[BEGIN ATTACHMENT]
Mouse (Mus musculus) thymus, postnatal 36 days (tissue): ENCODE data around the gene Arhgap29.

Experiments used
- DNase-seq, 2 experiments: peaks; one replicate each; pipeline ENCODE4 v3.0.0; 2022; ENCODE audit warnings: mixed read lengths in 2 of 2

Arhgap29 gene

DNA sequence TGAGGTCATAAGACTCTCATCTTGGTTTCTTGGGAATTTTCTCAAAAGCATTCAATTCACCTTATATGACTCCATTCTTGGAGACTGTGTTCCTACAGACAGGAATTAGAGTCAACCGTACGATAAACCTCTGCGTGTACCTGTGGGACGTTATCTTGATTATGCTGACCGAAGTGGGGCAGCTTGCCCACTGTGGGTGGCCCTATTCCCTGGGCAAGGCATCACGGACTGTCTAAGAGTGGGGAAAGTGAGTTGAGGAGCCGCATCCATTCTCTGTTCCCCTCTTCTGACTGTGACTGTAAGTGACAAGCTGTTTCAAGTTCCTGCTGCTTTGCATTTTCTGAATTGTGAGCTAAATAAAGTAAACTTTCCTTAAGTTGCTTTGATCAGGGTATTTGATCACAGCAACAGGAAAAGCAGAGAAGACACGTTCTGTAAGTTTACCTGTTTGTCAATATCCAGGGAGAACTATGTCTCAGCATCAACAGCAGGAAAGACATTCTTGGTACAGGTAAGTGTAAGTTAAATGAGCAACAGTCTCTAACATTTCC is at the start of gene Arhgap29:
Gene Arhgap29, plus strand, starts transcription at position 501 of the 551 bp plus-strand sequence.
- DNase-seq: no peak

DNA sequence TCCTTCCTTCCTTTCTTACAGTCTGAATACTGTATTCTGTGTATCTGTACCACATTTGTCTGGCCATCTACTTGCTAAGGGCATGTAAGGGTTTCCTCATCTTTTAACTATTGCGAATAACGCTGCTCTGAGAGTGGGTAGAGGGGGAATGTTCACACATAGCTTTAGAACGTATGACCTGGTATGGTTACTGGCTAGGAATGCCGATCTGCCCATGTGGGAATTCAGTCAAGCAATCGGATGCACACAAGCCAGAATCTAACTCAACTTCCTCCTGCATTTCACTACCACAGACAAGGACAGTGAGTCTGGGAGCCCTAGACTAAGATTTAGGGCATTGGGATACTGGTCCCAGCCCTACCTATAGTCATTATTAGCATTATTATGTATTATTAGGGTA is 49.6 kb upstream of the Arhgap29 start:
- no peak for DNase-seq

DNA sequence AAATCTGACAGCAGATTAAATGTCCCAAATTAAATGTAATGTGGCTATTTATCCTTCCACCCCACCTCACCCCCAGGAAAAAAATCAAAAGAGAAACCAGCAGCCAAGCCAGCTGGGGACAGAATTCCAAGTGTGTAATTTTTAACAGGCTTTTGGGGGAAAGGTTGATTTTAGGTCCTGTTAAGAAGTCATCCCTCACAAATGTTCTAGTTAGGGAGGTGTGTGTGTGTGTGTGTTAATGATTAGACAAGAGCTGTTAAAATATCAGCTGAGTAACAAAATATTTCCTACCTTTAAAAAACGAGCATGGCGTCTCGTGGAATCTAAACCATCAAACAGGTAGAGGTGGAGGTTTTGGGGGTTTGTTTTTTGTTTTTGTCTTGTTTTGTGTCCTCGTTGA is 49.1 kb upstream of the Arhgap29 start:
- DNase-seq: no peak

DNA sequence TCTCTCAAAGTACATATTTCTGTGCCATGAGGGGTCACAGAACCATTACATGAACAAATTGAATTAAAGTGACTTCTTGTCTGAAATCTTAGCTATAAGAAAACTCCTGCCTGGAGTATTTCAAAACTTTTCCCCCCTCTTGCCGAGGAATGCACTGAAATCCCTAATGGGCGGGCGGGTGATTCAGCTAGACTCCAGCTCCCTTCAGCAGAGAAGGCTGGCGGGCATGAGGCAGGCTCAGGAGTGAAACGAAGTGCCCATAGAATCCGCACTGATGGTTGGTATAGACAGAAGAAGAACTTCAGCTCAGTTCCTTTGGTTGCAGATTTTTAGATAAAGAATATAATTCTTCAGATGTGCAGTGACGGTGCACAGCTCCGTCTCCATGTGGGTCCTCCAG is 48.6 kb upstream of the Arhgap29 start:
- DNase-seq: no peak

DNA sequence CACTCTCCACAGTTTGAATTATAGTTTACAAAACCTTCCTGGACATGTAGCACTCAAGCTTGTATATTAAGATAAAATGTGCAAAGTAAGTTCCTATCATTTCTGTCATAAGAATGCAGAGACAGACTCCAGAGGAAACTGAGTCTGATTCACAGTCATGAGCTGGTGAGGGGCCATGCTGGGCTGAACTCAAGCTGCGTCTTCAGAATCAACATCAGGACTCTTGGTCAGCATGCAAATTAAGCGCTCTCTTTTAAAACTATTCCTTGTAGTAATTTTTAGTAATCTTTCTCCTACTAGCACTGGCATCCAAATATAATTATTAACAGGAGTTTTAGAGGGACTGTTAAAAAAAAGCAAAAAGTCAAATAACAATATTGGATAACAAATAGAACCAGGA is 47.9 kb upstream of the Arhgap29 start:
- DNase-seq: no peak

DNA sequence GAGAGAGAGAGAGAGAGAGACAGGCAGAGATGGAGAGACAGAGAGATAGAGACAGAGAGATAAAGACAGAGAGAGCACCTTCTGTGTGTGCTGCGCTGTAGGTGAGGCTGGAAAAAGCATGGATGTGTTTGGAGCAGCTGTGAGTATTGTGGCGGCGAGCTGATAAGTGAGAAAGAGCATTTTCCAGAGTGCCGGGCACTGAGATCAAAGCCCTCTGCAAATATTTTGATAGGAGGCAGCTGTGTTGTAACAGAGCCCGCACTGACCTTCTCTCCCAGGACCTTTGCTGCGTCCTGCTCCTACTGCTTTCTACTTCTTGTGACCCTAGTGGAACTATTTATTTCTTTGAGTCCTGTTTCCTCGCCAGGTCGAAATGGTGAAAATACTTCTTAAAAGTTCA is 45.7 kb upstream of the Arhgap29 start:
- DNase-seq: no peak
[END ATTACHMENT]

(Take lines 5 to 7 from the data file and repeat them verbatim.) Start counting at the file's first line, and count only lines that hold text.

DNA sequence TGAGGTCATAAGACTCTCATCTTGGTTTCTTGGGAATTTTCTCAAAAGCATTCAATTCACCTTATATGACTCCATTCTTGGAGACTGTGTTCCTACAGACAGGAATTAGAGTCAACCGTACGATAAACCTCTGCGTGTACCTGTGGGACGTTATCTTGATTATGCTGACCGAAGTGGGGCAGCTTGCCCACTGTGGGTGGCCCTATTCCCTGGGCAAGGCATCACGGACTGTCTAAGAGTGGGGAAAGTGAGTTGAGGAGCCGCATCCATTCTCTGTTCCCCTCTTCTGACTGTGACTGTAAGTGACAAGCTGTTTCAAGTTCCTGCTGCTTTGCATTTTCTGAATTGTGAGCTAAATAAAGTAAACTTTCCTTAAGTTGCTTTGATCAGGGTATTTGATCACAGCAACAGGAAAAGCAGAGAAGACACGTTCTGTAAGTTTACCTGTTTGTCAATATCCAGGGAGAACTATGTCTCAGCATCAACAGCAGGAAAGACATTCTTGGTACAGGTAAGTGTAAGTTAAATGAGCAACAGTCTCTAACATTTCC is at the start of gene Arhgap29:
Gene Arhgap29, plus strand, starts transcription at position 501 of the 551 bp plus-strand sequence.
- DNase-seq: no peak